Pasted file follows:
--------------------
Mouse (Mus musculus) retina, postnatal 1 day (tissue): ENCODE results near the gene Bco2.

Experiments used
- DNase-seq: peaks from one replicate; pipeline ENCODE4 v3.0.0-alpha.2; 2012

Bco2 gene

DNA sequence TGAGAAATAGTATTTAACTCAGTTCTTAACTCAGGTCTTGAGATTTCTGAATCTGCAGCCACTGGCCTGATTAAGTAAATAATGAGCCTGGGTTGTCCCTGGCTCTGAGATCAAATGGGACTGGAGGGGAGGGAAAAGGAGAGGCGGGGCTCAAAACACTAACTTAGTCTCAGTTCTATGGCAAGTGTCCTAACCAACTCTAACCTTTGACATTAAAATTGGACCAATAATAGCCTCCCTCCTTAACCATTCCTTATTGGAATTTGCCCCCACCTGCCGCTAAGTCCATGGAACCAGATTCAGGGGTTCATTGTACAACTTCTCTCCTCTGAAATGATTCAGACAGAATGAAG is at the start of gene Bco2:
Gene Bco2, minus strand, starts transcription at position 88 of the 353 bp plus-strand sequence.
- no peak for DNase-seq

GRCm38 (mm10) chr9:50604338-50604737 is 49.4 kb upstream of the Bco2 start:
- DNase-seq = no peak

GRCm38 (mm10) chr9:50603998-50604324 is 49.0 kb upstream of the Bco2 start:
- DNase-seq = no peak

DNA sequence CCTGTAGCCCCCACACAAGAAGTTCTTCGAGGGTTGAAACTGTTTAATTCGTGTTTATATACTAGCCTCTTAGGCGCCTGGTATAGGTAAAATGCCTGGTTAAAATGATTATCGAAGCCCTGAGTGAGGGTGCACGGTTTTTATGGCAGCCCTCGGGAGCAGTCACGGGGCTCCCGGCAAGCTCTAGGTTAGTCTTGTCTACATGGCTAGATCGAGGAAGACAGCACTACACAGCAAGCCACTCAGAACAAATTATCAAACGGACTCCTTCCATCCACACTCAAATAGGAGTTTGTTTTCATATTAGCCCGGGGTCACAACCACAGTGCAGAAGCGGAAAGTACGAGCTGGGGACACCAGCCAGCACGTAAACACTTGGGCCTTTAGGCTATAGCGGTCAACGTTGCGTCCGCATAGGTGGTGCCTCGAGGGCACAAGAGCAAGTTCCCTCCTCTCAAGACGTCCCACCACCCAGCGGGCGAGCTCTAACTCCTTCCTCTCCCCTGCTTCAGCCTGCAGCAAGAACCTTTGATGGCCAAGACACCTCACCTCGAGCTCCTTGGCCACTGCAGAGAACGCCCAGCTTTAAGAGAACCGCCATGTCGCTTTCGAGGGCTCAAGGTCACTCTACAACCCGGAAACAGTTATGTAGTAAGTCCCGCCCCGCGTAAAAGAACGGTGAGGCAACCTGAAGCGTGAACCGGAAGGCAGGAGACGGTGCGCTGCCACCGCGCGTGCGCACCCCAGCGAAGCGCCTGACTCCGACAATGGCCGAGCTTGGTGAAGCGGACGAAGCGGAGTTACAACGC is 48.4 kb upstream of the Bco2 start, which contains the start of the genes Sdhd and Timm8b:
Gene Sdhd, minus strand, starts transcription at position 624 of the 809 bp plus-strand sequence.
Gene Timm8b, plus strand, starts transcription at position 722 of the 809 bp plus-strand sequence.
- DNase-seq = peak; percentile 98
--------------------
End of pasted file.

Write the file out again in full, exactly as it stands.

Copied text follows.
Mouse (Mus musculus) retina, postnatal 1 day (tissue): ENCODE results near the gene Bco2.

Experiments used
- DNase-seq: peaks from one replicate; pipeline ENCODE4 v3.0.0-alpha.2; 2012

Bco2 gene

DNA sequence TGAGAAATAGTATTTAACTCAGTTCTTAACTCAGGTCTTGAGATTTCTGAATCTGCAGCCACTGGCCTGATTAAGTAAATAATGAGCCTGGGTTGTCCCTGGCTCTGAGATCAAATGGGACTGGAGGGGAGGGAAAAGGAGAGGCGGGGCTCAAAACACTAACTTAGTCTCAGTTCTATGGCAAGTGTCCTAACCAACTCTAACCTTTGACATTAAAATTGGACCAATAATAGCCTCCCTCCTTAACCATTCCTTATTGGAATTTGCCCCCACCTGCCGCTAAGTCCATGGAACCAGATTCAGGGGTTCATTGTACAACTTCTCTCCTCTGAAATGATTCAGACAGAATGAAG is at the start of gene Bco2:
Gene Bco2, minus strand, starts transcription at position 88 of the 353 bp plus-strand sequence.
- no peak for DNase-seq

GRCm38 (mm10) chr9:50604338-50604737 is 49.4 kb upstream of the Bco2 start:
- DNase-seq = no peak

GRCm38 (mm10) chr9:50603998-50604324 is 49.0 kb upstream of the Bco2 start:
- DNase-seq = no peak

DNA sequence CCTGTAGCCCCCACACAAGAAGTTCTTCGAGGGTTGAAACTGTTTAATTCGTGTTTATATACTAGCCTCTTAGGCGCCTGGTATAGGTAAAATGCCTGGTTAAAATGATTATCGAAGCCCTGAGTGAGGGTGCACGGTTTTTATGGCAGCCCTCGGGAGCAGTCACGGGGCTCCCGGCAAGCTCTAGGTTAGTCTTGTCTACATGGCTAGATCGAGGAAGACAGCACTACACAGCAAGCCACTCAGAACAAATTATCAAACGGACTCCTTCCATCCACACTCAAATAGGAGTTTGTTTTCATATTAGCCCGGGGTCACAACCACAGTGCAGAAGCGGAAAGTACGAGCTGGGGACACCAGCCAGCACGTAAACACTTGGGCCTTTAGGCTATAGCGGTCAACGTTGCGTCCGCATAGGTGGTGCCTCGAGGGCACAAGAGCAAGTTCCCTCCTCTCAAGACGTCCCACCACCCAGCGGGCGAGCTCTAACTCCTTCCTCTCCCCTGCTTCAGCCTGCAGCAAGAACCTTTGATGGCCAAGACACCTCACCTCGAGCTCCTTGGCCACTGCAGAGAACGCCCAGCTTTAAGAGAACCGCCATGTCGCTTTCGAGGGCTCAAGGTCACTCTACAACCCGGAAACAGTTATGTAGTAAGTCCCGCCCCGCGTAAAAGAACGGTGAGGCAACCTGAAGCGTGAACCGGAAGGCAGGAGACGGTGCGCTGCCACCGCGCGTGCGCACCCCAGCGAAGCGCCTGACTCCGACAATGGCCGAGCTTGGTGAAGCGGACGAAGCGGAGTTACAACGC is 48.4 kb upstream of the Bco2 start, which contains the start of the genes Sdhd and Timm8b:
Gene Sdhd, minus strand, starts transcription at position 624 of the 809 bp plus-strand sequence.
Gene Timm8b, plus strand, starts transcription at position 722 of the 809 bp plus-strand sequence.
- DNase-seq = peak; percentile 98